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Identities, repertoires, cultural consumption
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This book analyses how racism and anti-racism influence Black British middle-class cultural consumption. In doing so, this book challenges the dominant understanding of British middle-class identity and culture as being ‘beyond race’.

Paying attention to the relationship between cultural capital and cultural repertoires, this book puts forward the idea that there are three black middle-class identity modes: strategic assimilation, class-minded, and ethnoracial autonomous. People towards each of these identity modes use specific cultural repertoires to organise their cultural consumption. Those towards strategic assimilation draw on repertoires of code-switching and cultural equity, consuming traditional middle-class culture to maintain an equality with the White middle class in levels of cultural capital. Ethnoracial autonomous individuals draw on repertoires of browning and Afro-centrism, removing themselves from traditional middle-class cultural pursuits they decode as ‘Eurocentric’, while showing a preference for cultural forms that uplift Black diasporic histories and cultures. Lastly, those towards the class-minded identity mode draw on repertoires of post-racialism and de-racialisation. Such individuals polarise between ‘Black’ and middle-class cultural forms, display an unequivocal preference for the latter, and lambast other Black people who avoid middle-class culture as being culturally myopic or culturally uncultivated.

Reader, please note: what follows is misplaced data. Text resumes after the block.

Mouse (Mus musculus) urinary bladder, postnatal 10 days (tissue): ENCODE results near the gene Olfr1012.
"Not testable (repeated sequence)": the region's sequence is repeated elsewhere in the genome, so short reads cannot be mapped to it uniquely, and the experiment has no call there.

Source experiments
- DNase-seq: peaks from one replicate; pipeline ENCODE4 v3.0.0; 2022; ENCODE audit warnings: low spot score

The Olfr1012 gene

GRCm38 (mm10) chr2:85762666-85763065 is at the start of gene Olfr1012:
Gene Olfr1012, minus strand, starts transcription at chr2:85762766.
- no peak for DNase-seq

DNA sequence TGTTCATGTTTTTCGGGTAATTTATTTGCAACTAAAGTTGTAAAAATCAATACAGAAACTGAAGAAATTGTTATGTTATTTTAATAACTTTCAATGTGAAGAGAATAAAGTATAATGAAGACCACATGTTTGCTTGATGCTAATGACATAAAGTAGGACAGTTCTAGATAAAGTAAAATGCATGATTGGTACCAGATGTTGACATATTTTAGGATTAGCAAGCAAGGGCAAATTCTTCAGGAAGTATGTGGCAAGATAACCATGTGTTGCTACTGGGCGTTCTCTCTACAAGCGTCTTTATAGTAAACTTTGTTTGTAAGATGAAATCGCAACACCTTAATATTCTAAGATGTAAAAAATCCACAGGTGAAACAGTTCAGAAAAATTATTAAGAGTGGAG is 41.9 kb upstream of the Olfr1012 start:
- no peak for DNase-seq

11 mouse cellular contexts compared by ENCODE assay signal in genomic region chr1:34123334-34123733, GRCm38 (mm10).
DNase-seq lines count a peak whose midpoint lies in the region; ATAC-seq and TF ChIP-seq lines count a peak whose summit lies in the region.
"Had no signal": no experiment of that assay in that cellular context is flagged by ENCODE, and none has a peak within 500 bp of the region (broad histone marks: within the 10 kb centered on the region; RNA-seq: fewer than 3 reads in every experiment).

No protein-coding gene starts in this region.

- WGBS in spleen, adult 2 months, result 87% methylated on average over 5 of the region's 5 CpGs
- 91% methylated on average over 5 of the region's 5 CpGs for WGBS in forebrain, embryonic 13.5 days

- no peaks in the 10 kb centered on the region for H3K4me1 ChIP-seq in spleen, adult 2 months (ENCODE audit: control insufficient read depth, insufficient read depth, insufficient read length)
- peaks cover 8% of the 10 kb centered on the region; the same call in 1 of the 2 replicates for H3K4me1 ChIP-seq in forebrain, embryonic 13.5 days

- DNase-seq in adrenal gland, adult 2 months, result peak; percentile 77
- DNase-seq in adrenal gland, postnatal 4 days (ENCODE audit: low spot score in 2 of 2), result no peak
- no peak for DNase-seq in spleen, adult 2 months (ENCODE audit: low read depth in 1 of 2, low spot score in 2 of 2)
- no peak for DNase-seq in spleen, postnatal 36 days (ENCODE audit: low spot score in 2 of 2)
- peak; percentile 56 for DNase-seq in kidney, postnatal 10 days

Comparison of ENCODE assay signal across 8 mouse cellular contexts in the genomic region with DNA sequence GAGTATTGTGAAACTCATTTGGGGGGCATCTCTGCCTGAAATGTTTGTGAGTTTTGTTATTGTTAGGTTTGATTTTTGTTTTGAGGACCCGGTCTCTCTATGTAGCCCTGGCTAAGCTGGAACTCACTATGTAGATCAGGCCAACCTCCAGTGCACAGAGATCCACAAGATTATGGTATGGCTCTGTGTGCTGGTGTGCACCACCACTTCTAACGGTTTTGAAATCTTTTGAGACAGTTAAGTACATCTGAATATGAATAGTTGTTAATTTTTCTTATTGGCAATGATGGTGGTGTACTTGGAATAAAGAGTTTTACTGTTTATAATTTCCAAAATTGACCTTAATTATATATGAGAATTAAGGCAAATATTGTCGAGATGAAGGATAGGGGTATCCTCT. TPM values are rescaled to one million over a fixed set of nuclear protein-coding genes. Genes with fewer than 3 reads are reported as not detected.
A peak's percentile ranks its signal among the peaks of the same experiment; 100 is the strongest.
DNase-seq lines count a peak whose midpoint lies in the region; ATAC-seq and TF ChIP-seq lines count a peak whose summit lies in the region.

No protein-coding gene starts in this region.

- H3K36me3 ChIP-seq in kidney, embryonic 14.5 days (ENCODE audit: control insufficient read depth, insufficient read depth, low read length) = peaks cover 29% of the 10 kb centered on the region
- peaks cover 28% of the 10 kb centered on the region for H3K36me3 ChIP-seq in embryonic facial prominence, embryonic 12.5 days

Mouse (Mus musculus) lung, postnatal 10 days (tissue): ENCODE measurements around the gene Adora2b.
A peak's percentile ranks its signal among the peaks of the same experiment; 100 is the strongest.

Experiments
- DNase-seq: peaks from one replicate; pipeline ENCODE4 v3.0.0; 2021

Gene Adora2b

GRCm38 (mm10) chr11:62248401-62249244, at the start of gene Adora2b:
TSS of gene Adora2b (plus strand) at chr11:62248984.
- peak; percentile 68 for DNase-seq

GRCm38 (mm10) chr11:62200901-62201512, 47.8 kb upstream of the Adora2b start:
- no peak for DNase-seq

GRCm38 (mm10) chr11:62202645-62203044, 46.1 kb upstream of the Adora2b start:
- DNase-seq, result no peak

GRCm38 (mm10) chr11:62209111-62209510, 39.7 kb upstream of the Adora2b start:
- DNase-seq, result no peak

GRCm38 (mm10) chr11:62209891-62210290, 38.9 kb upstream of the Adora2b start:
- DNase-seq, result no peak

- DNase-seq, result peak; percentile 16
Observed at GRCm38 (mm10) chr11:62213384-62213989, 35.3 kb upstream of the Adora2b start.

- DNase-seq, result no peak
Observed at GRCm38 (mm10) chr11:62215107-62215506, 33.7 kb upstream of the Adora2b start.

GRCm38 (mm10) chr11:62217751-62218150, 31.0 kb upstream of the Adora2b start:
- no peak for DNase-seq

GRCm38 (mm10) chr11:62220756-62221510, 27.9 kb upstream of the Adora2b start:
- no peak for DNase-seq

This book will appeal to sociology students, researchers, and academics working on race and class, critical race theory, and cultural sociology, among other social science disciplines.

Meghji Ali

2 Towards a triangle of Black middle-class identity S ociologists are often committed to the view that identity is ‘restless, fickle and irresolute’.1 Contrastingly, the very reason that ‘race’ (and particularly ‘Blackness’) was brought into existence was to deny human difference to certain people. 2 As critical social scientists, therefore, we must walk a tightrope between appreciating that individuals are individuals while also appreciating that systems of domination often aim to homogenise people into restrictive categories. One way that sociologists

in Black middle class Britannia
A New Spatiotemporal Logic in James Baldwin’s The Evidence of Things Not Seen
Özge Özbek Akıman